Such rich history, such valour, such awe-inspiring nation-building gore. And yet now we see the Anzac legend reduced to a sorry state by the devious Turks and their monstrous excavators. Turkey, thy name is ingratitude. One starts to wonder what is the point of invading foreign countries in the first place if they’re just going to go around digging up our bones? And they are our bones; the mass grave on that particular battlefield contains the remains of 3000 Turks and 160 Australians, so taking into account the tendency of Australian bones to be tough and long-lasting and of non-Australian bones to be weak and easily dissolved, the odds are overwhelmingly in favour of the desecrated objects being genuine Anzac material. Perhaps they are the bones of Albert Jacka himself! Admittedly, Jacka died in Melbourne in 1931, but I wouldn’t put anything past these Turks.

Because the thing is, Gallipoli doesn’t really belong to the Turks, except in the most trivially geographical sense. Anzac Cove has become such a part of our national psyche that really, Gallipoli has become Australian property. Every year thousands of young Australians make the great pilgrimage across the world to stand upon that sacred soil, reflect on the sacrifices of their forefathers, and drink themselves into a state of mental retardation so movingly patriotic that the very vomit on their shoes is tinged with green and gold.

But Turks, apparently, don’t know the meaning of the word patriotism. Unlike, say, the Poles, who extend nothing but the warmest hospitality to the misty-eyed Germans trekking to the battlefields each year, or Afghanistan with its annual Hug-a-Russian Day, the Turks simply provide accommodation and sell us food and drink and build roads for easy tourist access, with the sort of graceless stand-offishness that you would expect from a country so devoid of class and sensitivity as to actually consider the tragedy of Gallipoli to be a victory. Oh yes, big victory, Turkey. Know how many people died? You heartless bastards.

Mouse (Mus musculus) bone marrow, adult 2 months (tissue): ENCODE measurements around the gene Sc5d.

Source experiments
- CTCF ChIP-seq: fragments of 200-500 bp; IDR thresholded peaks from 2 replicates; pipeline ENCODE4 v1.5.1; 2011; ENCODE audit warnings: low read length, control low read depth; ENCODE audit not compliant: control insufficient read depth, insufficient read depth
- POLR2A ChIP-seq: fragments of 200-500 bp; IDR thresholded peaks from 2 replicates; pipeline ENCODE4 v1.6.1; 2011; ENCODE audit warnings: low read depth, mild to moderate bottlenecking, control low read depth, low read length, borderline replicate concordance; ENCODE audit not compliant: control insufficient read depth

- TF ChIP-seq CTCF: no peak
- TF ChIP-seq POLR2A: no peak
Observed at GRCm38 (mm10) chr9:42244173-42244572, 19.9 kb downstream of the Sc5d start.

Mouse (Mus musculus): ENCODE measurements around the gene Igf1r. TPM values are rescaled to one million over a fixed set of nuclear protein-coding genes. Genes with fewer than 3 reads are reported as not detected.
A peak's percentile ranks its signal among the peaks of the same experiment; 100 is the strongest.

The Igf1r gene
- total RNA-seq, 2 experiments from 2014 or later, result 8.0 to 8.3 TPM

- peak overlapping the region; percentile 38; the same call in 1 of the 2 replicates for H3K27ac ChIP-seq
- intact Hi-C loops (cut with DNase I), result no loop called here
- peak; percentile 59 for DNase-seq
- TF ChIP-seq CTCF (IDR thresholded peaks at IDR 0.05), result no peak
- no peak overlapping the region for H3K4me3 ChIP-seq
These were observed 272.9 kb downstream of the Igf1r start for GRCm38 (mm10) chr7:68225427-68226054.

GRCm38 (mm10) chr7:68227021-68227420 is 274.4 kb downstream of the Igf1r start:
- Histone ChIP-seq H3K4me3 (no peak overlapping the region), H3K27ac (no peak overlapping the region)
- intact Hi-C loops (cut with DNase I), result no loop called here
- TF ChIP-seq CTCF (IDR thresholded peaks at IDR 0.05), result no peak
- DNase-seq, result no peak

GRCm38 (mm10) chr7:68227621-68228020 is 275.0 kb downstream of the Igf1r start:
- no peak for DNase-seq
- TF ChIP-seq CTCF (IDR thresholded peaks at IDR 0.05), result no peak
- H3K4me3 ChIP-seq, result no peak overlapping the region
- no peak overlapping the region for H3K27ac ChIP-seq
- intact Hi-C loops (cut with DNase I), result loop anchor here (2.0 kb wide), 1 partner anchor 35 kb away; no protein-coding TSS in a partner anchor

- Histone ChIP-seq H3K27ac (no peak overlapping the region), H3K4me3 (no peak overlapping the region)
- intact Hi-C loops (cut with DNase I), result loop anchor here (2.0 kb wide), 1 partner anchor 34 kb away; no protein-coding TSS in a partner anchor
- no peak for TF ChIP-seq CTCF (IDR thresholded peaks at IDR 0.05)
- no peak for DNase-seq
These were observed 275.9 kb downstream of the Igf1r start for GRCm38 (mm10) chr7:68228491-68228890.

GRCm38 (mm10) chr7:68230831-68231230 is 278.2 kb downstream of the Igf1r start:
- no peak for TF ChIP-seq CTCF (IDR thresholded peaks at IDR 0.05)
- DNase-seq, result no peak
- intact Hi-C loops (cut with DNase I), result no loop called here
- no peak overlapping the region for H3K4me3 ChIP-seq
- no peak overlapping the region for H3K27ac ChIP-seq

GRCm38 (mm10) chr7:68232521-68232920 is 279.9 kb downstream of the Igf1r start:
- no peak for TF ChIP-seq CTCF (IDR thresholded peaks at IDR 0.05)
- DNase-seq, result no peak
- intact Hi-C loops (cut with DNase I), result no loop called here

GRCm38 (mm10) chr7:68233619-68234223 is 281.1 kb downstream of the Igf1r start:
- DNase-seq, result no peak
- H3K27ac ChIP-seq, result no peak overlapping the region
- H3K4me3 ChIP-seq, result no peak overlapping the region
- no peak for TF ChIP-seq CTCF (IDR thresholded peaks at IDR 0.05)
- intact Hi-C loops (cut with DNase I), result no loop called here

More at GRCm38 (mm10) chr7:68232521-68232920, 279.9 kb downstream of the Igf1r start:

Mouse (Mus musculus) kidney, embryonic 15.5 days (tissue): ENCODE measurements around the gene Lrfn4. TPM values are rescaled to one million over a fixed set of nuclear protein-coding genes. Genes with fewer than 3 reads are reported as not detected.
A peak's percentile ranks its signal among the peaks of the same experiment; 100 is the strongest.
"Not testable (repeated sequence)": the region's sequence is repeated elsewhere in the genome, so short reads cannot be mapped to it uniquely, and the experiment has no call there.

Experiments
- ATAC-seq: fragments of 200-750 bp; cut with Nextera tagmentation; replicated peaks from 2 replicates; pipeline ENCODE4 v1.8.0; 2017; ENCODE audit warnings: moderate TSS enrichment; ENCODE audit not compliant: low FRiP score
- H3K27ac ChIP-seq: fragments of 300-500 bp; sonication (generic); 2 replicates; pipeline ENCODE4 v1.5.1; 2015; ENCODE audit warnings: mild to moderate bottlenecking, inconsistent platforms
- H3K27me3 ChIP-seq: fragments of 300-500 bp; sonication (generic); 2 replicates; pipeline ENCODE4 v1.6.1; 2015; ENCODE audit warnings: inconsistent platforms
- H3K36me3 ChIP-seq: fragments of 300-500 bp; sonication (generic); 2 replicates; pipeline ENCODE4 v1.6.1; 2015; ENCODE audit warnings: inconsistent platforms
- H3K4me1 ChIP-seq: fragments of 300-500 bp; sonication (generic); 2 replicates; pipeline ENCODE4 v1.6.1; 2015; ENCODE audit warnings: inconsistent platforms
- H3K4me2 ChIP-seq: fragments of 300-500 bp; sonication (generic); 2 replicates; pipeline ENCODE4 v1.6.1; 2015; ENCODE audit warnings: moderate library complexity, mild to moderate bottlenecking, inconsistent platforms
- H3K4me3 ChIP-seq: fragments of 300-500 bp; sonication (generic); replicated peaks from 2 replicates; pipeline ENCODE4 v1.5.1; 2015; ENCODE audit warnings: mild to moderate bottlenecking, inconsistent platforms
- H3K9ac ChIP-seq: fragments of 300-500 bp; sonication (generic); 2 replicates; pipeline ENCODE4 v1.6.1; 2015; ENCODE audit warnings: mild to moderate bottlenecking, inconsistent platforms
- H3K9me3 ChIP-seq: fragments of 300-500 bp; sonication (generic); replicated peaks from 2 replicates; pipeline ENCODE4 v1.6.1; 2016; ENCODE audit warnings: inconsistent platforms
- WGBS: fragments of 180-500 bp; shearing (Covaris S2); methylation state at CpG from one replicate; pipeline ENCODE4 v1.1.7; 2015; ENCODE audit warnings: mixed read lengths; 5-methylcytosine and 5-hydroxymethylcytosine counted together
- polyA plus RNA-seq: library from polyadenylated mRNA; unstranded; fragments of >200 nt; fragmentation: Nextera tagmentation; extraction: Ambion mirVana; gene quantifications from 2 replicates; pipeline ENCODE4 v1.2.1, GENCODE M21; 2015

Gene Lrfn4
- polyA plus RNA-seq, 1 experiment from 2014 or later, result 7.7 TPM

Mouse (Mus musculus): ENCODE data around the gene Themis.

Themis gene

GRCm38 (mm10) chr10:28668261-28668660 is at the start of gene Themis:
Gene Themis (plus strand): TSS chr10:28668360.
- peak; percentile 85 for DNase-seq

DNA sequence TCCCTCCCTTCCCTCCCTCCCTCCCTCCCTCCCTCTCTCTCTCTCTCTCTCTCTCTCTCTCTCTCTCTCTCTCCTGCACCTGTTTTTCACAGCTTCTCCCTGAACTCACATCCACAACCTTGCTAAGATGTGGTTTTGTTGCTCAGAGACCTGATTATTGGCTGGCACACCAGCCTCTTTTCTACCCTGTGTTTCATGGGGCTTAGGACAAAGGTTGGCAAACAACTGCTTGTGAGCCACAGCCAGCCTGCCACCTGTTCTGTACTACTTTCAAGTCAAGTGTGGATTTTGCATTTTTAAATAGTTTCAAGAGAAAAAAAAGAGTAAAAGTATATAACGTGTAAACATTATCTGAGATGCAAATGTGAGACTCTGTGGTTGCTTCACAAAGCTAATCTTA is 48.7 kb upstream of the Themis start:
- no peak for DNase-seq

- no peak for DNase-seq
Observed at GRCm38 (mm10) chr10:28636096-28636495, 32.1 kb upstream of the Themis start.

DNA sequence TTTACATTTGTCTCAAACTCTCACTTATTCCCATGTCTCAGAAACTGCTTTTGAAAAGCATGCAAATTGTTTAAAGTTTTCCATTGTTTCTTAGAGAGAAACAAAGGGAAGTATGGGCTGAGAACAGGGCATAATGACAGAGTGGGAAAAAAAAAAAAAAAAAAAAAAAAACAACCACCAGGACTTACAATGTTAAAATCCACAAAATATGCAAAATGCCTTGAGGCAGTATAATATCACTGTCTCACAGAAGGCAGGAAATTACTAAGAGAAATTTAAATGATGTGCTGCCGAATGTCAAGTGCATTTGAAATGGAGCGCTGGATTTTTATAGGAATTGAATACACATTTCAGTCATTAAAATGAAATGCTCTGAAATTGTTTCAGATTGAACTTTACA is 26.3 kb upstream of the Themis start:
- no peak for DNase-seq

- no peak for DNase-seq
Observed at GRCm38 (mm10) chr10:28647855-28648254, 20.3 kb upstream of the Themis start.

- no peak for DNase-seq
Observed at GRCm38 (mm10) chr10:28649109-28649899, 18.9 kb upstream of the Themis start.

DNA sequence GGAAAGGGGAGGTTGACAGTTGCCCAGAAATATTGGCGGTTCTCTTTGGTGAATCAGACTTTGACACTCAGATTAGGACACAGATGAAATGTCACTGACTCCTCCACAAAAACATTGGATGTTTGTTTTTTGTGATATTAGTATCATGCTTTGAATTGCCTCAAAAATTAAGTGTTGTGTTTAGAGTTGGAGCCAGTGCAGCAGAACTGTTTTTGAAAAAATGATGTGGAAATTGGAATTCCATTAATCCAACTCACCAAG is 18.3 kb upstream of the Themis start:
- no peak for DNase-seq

And that’s the attitude that sees them carelessly dig up our diggers’ bones, slice through their noble legs and crush their courageous clavicles. As historian Bill Sellars says, "a key part of our history is literally being bulldozed". If the Anzacs were alive today they’d be sickened to be treated like this, presuming they were alive while also being buried under the ground in Turkey. All we ask is that they build world-class facilities for our tourist hordes without disturbing the ground on which those facilities are to be built. Is that too much to ask? It seems so.

Well, enough is enough. I think I speak for all of us when I say I am sick of having my cultural heritage raped by every Tom, Dick and Mustafa. It’s time to gather our strength, pull our troops from other theatres, fuel up the Joint Strike Fighters, mobilise the RSL, and let slip the dogs of war.

Make the call, Mr Rudd. Let history repeat itself. Let our diggers once more surge into the Dardanelles with death in their eyes and bayonets in their hands, to relive the deeds of Jacka and Monash and Gibson and Lee. Not, this time, for the defence of the mother country. Not for the sake of disputes between foreign powers in far-off lands. But for something finer, and nobler, and truer: a scattered collection of unidentified 90-year-old bones.

This time, it’s personal.